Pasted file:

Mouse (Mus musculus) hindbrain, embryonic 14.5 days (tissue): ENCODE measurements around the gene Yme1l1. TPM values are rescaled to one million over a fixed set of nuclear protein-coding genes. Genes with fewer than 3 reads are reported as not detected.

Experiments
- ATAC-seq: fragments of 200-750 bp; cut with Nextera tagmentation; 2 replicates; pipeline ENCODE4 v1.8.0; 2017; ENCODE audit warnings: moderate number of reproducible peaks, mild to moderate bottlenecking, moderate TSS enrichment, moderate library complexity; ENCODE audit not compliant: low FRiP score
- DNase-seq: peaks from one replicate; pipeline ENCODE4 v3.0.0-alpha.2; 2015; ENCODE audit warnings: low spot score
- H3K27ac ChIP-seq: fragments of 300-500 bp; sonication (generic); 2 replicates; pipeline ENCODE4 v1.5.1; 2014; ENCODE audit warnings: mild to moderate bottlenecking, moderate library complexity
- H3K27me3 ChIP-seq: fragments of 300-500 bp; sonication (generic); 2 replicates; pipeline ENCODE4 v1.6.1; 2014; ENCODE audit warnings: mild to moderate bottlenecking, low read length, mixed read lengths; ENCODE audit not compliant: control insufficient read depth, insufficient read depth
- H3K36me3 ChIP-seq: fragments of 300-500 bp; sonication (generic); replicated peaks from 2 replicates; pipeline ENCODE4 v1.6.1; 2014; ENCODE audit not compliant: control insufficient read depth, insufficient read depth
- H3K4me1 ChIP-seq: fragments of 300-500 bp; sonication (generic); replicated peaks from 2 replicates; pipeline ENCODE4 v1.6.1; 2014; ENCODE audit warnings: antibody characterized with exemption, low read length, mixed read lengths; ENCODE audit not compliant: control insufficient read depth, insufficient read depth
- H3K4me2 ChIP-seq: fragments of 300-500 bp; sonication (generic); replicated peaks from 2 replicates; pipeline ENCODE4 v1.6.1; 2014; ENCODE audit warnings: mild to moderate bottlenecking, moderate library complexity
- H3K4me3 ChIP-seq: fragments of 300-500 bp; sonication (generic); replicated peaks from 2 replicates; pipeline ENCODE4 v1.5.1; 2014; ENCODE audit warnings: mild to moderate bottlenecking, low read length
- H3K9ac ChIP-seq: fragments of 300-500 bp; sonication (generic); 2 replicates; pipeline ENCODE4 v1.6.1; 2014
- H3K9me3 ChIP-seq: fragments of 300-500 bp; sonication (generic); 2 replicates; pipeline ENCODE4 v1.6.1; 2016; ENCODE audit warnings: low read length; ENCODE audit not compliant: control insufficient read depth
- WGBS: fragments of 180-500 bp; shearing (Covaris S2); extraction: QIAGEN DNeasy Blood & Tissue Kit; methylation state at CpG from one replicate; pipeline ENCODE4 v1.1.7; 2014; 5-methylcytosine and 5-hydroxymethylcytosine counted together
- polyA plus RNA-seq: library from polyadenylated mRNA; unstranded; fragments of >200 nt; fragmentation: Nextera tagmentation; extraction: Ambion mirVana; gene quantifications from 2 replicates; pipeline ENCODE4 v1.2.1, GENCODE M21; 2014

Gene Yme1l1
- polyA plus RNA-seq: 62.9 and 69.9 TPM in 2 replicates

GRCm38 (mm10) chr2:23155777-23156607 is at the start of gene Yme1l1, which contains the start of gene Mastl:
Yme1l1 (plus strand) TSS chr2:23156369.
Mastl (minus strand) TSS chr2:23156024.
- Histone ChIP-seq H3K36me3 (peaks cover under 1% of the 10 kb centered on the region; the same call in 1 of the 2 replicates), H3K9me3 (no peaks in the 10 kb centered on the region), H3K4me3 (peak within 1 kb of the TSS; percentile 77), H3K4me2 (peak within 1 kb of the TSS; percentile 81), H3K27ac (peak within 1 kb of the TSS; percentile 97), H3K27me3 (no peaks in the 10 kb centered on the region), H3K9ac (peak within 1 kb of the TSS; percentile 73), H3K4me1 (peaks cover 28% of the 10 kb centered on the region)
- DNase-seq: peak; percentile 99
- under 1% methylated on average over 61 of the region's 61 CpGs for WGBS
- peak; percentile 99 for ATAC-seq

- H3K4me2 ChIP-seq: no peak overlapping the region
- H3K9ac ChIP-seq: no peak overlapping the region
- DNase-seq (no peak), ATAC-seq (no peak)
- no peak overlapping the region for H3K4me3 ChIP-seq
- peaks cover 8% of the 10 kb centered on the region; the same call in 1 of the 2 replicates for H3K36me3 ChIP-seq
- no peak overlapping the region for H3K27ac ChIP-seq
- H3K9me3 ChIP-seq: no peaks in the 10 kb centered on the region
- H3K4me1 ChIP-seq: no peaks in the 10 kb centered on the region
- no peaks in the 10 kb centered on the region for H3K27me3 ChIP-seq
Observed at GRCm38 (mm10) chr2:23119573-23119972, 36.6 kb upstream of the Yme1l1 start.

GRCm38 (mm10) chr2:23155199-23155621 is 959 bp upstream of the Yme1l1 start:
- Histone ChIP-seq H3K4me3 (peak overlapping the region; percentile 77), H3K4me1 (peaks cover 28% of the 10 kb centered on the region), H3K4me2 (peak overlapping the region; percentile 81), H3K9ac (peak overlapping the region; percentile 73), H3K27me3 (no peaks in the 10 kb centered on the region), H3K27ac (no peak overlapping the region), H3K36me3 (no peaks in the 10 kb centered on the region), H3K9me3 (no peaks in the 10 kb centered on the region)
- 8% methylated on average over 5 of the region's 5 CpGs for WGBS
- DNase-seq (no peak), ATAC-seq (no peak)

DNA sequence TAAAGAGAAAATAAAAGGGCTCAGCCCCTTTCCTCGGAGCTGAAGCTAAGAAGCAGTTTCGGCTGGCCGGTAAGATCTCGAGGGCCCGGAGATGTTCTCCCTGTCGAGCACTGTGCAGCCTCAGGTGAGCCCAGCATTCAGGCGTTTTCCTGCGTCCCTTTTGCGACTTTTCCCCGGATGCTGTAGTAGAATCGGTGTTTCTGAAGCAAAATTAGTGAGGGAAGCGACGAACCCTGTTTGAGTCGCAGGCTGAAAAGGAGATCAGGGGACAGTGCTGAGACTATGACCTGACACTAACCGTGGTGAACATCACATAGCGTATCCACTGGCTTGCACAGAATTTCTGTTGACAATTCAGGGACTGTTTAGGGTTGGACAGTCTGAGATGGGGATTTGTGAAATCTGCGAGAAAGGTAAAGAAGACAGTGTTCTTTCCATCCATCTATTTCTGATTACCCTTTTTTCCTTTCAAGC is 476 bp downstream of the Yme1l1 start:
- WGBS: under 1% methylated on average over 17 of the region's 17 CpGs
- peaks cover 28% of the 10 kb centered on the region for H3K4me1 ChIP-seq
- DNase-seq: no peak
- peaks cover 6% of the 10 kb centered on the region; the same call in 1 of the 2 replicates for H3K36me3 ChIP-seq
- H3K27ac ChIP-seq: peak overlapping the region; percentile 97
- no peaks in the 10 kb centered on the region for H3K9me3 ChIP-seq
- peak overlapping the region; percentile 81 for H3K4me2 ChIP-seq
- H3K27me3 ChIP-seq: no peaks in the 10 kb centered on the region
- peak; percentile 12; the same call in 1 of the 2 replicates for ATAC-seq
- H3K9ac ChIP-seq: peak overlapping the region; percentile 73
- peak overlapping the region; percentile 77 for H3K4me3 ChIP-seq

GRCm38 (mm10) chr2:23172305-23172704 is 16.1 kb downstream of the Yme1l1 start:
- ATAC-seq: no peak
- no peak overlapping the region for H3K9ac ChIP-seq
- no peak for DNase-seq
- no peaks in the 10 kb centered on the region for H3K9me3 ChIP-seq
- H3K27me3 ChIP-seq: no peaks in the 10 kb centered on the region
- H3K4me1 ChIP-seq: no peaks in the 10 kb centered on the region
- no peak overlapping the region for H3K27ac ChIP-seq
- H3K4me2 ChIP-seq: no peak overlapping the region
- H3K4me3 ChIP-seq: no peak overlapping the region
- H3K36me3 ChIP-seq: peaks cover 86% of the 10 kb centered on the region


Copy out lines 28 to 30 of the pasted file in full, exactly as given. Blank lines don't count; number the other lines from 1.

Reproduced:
- peaks cover 8% of the 10 kb centered on the region; the same call in 1 of the 2 replicates for H3K36me3 ChIP-seq
- no peak overlapping the region for H3K27ac ChIP-seq
- H3K9me3 ChIP-seq: no peaks in the 10 kb centered on the region